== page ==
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Kidney Int. 2008 Nov;74(9):1178-84. doi: 10.1038/ki.2008.376. Epub 2008 Jul 30.

Perceived knowledge among patients cared for by nephrologists about chronic kidney disease and end-stage renal disease therapies.

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  • 1Hospital of St. Raphael, Yale University, New Haven, Connecticut 06511, USA. fof@comcast.net

Abstract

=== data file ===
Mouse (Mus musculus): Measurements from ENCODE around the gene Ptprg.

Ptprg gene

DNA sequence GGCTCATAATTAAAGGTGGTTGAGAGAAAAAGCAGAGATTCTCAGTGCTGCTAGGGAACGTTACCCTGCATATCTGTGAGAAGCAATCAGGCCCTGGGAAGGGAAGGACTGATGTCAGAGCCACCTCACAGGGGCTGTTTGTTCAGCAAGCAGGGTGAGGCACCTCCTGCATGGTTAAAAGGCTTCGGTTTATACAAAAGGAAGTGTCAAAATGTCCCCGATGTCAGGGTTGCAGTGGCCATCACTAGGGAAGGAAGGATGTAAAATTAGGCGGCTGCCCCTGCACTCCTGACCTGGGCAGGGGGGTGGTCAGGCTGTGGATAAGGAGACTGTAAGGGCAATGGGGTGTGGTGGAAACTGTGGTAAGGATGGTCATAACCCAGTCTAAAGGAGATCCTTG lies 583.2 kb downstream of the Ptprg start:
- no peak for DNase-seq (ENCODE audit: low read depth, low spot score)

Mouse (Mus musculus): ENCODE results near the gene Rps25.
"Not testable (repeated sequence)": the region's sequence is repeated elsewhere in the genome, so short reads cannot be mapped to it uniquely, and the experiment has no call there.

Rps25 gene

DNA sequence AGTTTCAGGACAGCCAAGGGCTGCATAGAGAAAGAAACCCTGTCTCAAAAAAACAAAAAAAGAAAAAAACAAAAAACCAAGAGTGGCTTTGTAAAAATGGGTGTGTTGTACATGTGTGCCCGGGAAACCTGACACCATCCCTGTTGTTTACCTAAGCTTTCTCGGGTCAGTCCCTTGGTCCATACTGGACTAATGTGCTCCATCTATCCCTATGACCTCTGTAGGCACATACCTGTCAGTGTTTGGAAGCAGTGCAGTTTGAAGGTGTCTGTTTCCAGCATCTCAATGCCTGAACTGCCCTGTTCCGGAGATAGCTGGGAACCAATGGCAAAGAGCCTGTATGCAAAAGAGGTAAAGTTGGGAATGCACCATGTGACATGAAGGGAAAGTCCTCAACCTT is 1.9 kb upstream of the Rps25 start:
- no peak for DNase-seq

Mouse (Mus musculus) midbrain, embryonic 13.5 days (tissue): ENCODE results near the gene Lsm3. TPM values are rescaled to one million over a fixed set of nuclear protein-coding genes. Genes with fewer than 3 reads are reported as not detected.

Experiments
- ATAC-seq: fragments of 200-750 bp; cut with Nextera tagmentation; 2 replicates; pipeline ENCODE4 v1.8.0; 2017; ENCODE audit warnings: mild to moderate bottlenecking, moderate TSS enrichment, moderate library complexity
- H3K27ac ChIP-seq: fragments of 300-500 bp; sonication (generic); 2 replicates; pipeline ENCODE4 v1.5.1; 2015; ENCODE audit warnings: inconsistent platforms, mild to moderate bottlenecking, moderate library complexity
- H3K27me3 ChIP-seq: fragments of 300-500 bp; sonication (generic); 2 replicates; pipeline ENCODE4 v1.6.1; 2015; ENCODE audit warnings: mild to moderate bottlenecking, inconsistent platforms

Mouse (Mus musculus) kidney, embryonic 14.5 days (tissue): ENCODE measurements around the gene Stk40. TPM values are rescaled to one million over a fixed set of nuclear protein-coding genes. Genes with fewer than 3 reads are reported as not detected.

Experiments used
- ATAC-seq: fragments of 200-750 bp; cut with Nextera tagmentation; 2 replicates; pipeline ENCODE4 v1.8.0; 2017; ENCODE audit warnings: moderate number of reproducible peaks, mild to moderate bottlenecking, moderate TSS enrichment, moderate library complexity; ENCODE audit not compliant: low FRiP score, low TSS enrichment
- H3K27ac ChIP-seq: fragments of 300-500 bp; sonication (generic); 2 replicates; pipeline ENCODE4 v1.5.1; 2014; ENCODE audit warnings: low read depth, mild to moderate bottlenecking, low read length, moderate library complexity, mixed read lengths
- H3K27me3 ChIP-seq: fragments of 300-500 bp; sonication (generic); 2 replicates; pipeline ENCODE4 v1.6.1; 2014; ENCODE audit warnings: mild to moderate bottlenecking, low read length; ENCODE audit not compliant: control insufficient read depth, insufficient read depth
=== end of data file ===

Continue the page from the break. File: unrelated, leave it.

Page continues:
The need to educate patients in order to enable them to participate in making appropriate choices for all therapeutic options in end stage renal disease would seem obvious yet there are many barriers to providing such information. We measured 'perceived knowledge' of the therapeutic options for end stage renal disease in a cohort of patients with chronic kidney disease in established treatment programs. A self administered questionnaire was given to 676 patients with stage 3-5 chronic kidney disease as part of the CRIOS study designed to identify trends in practice patterns and outcomes over a 4 year period. The median patient age was 66, about three-fourths were Caucasian and almost half were diabetic. When patients were asked to rate their level of knowledge, about one-third reported limited or no understanding of their chronic kidney disease and no awareness regarding their treatment options. A significant and substantial number of patients indicated they had no familiarity with transplant, hemodialysis, and continuous ambulatory or automated peritoneal dialysis. Perceived knowledge improved with the progression of kidney disease and frequency of nephrology visits; however, only about half of patients with 4 or more nephrology appointments in the prior year reported knowing of hemodialysis, continuous ambulatory peritoneal dialysis or transplant. Age, gender and disease had no impact on levels of patient knowledge, but African-Americans reported having significantly less understanding than Asians or Caucasians. These findings suggest that the lack of perception concerning the treatment options chronic kidney and end stage renal disease reflects, in part, problems with the education of patients by nephrologists and not a lack of referral of these patients to nephrologists for care. The discrepancy of perceived knowledge between African-Americans and other races needs special attention.

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